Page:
Poulenc enjoyed freedom of another kind when composing his Gloria, using a variety of styles in the musical language of the piece. He boldly interpolated words into the final phrases that belonged earlier, and strove to blow the dust off the sacrosanct Latin text with misplaced accentuation. These deliberate distortions bring new life, casting fresh light on the meaning of the words. At the work’s premiere, the second movement caused an uproar, much to Poulenc’s bewilderment: “I was simply thinking, in writing it, of the Gozzoli frescoes in which the angels stick out their tongues; I was thinking, too, of the serious Benedictines whom I saw one day playing soccer.”

In the final movement, “Qui sedes ad dexteram Patris,” we are led through the whole gamut of religious experience: from the chant-like opening, through the “worldliness” of the tune with trumpets and drums, to an ethereal calm with the angelic sounds of the solo soprano floating above. The composer once said, “I try to create a feeling of fervor and, especially, of humility, for me the most beautiful quality of prayer... My conception of religious music is essentially direct and, if I may say so, intimate.”

The Gloria was commissioned by the Koussevitzky Music Foundation in the Library of Congress. It was first performed by the Boston Symphony Orchestra and the Chorus Pro Musica, conducted by Charles Munch. Adele Addison was the soprano soloist.

Recommended Recording: Sylvia McNair; Robert Shaw; Atlanta Symphony Orchestra & Chorus (Telarc)


Symphony No. 4 in D minor, Op. 120

Robert Schumann
(Born 8 June 1810, Zwickau, Germany; Died 29 July 1856, Endenich (near Bonn), Germany)

Composed: 1841, 1851

First Performance: 6 December 1841; Leipzig, German (original version, as Symphony No. 2); 3 March 1853; Düsseldorf, German (as Symphony No. 4, Op. 121)

Last MSO Performance: October 2011; Edo de Waart, conductor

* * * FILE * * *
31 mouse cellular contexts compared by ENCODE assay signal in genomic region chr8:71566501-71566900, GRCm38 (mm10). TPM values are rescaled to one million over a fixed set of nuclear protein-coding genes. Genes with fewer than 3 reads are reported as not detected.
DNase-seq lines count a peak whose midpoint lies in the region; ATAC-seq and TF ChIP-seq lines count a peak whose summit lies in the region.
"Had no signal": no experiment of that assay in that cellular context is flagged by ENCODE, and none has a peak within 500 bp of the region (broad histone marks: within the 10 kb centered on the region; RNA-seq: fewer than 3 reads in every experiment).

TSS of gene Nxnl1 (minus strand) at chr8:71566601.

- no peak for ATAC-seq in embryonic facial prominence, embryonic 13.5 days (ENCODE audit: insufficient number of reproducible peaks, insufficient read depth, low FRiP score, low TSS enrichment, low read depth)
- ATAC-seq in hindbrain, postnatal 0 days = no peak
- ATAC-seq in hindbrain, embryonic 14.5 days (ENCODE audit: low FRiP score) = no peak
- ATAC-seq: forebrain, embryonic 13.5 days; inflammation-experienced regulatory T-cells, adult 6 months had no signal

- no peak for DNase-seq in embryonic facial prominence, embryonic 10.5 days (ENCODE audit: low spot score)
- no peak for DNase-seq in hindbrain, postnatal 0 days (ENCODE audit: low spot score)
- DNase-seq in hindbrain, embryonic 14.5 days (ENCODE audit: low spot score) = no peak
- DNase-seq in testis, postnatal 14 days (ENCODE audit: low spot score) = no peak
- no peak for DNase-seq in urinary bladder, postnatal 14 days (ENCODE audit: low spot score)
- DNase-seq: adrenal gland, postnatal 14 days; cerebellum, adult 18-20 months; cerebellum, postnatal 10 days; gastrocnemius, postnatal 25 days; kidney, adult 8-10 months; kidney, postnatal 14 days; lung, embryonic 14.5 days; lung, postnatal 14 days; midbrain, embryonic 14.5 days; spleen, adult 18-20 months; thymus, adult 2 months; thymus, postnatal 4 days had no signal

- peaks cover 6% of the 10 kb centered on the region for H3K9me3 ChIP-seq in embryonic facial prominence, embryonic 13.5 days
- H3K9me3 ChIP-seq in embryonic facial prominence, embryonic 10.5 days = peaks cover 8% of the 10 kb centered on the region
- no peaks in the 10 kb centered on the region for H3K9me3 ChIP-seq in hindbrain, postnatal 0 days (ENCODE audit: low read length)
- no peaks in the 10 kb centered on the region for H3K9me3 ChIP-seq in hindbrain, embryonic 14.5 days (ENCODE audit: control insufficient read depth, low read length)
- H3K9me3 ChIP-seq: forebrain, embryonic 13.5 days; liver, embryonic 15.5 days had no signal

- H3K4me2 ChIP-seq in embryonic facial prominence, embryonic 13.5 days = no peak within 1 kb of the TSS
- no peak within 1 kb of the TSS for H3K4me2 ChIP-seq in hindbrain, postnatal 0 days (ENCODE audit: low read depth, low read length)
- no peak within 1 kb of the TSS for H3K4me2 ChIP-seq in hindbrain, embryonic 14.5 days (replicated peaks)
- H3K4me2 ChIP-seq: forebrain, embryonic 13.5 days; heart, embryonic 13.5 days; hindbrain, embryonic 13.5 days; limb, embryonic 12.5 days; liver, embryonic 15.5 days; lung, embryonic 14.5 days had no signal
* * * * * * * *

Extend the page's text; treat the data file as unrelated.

Instrumentation: 2 flutes, 2 oboes, 2 clarinets, 2 bassoons, 4 horns, 2 trumpets, 3 trombones, timpani, strings

Approximate Duration: 28 minutes

Of the composers of the Romantic era, Robert Schumann is quite likely the most romantic. His music emphasized self-expression, is inherently lyrical, and often displays literary, extra-musical connections. Schumann was prolific as a composer, father (eight children), and writer (co-founder of the periodical, Neue Zeitung für Musik, “New Journal for Music”). In the latter role, he helped further the career of the young Johannes Brahms.

The Fourth Symphony began its life in 1841, as Schumann’s second symphony. Ten years later, it was revised and renumbered. It is this revision that is most often heard today. Over the decades, Schumann has sometimes been perceived as an inept orchestrator, particularly regarding textures that are too thick and the proper balance between melody and accompaniment. Some conductors, such as Leonard Bernstein, have trusted the composer. Others, such as George Szell, have seen fit to make adjustments.

Often hailed as one of his most original works, Schumann’s Symphony No. 4 is notable for its formal continuity and for the cohesiveness of its thematic material. Though cast in the traditional four segments, the composer called it a “symphony in one movement” and instructed that it be played without a pause. In various musical guises, three main motifs recur throughout:

  • the somber, sinuously flowing opening melody that fills most of the slow introduction
  • the first theme of the Allegro section, a 16th-note passage introduced by the violins
  • a martial, fanfare-like figure, first heard about six minutes in; played by brass and timpani, punctuated by winds

The Allegro is dominated by the 16th-note motif, but, following the militaristic fanfare, a lyrical theme is introduced in the movement’s development section. The oboe and cello open the lyrical Romanza, then the introductory melody returns to blossom into a sumptuous passage, set in D major. In the middle section, a solo violin provides generous ornamentation; the oboe/cello melody closes the movement.

The tempestuous Scherzo is created largely from the first movement’s introductory theme (turned upside down) and martial theme; its trio is like the central section of the Romanza, but this time with all the violins playing arabesques. The 16th-note theme returns during the spellbinding transition to the Finale. The closing Allegro vivace is energetic, jubilant music, fueled by yet another version of the martial theme and the 16th-note motif. As the movement progresses, the music grows ever more exultant, ending in a whirlwind of delightful good humor.

Recommended Recordings: Leonard Bernstein, Vienna Philharmonic Orchestra (Deutsche Grammophon, original orchestration); Riccardo Chailly, Leipzig Gewandhaus Orchestra (Decca, Mahler edition)

Program notes by J. Mark Baker.